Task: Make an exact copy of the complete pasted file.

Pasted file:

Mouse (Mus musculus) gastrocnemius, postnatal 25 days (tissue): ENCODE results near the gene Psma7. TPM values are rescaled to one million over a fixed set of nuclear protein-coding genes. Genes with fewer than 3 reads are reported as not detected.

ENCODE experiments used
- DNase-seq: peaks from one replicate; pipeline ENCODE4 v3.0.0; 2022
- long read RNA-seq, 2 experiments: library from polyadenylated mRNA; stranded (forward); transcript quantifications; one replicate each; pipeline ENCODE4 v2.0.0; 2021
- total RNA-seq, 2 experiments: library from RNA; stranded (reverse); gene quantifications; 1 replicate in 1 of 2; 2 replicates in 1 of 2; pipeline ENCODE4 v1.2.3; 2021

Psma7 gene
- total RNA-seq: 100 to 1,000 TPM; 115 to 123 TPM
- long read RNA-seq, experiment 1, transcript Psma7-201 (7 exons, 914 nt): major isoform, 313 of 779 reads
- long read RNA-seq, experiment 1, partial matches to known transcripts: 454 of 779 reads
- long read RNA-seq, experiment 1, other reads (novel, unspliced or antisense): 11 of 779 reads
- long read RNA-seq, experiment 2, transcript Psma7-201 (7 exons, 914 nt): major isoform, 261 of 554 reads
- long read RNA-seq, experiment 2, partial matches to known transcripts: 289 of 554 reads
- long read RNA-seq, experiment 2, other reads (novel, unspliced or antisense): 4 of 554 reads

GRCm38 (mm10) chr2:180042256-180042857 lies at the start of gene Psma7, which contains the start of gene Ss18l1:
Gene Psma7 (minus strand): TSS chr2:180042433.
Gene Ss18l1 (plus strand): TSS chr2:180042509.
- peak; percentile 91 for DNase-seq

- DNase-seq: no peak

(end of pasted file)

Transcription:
Mouse (Mus musculus) gastrocnemius, postnatal 25 days (tissue): ENCODE results near the gene Psma7. TPM values are rescaled to one million over a fixed set of nuclear protein-coding genes. Genes with fewer than 3 reads are reported as not detected.

ENCODE experiments used
- DNase-seq: peaks from one replicate; pipeline ENCODE4 v3.0.0; 2022
- long read RNA-seq, 2 experiments: library from polyadenylated mRNA; stranded (forward); transcript quantifications; one replicate each; pipeline ENCODE4 v2.0.0; 2021
- total RNA-seq, 2 experiments: library from RNA; stranded (reverse); gene quantifications; 1 replicate in 1 of 2; 2 replicates in 1 of 2; pipeline ENCODE4 v1.2.3; 2021

Psma7 gene
- total RNA-seq: 100 to 1,000 TPM; 115 to 123 TPM
- long read RNA-seq, experiment 1, transcript Psma7-201 (7 exons, 914 nt): major isoform, 313 of 779 reads
- long read RNA-seq, experiment 1, partial matches to known transcripts: 454 of 779 reads
- long read RNA-seq, experiment 1, other reads (novel, unspliced or antisense): 11 of 779 reads
- long read RNA-seq, experiment 2, transcript Psma7-201 (7 exons, 914 nt): major isoform, 261 of 554 reads
- long read RNA-seq, experiment 2, partial matches to known transcripts: 289 of 554 reads
- long read RNA-seq, experiment 2, other reads (novel, unspliced or antisense): 4 of 554 reads

GRCm38 (mm10) chr2:180042256-180042857 lies at the start of gene Psma7, which contains the start of gene Ss18l1:
Gene Psma7 (minus strand): TSS chr2:180042433.
Gene Ss18l1 (plus strand): TSS chr2:180042509.
- peak; percentile 91 for DNase-seq

- DNase-seq: no peak